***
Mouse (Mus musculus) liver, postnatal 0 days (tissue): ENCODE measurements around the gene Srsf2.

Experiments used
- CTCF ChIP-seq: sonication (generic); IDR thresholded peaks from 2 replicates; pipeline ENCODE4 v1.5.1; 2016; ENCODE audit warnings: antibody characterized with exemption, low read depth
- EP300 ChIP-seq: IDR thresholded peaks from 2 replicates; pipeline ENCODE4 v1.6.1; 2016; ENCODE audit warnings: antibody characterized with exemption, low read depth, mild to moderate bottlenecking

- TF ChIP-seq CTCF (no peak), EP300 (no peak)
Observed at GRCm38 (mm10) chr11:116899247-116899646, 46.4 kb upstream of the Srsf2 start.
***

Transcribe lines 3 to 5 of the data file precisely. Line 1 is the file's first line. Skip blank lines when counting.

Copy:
- CTCF ChIP-seq: sonication (generic); IDR thresholded peaks from 2 replicates; pipeline ENCODE4 v1.5.1; 2016; ENCODE audit warnings: antibody characterized with exemption, low read depth
- EP300 ChIP-seq: IDR thresholded peaks from 2 replicates; pipeline ENCODE4 v1.6.1; 2016; ENCODE audit warnings: antibody characterized with exemption, low read depth, mild to moderate bottlenecking

- TF ChIP-seq CTCF (no peak), EP300 (no peak)